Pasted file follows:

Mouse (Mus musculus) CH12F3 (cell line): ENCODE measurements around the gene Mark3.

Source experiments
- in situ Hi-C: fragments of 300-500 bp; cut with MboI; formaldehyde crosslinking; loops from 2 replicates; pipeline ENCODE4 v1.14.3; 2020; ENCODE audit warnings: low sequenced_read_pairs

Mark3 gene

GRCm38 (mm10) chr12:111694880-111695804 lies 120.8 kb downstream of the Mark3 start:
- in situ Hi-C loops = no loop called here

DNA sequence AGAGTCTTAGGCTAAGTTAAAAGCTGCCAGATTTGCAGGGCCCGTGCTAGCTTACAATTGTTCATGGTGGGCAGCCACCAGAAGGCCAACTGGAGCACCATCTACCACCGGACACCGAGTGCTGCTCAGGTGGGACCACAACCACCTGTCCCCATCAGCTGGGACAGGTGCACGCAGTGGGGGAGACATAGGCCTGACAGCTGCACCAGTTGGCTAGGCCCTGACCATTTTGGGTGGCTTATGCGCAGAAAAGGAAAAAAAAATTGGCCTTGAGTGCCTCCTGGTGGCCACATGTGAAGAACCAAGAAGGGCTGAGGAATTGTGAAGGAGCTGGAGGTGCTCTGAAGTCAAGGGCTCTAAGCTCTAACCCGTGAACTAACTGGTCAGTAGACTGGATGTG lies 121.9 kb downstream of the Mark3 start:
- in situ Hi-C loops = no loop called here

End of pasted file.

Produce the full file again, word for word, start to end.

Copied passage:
Mouse (Mus musculus) CH12F3 (cell line): ENCODE measurements around the gene Mark3.

Source experiments
- in situ Hi-C: fragments of 300-500 bp; cut with MboI; formaldehyde crosslinking; loops from 2 replicates; pipeline ENCODE4 v1.14.3; 2020; ENCODE audit warnings: low sequenced_read_pairs

Mark3 gene

GRCm38 (mm10) chr12:111694880-111695804 lies 120.8 kb downstream of the Mark3 start:
- in situ Hi-C loops = no loop called here

DNA sequence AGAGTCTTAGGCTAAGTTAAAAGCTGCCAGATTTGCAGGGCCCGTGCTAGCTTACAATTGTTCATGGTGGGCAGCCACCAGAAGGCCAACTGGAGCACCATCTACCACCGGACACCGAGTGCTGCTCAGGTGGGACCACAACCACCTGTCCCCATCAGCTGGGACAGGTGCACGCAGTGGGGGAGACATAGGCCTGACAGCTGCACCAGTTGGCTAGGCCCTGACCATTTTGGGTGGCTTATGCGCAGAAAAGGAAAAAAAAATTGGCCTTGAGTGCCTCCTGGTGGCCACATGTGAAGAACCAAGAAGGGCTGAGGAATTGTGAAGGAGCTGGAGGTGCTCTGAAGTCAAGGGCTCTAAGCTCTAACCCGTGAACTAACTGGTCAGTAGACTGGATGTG lies 121.9 kb downstream of the Mark3 start:
- in situ Hi-C loops = no loop called here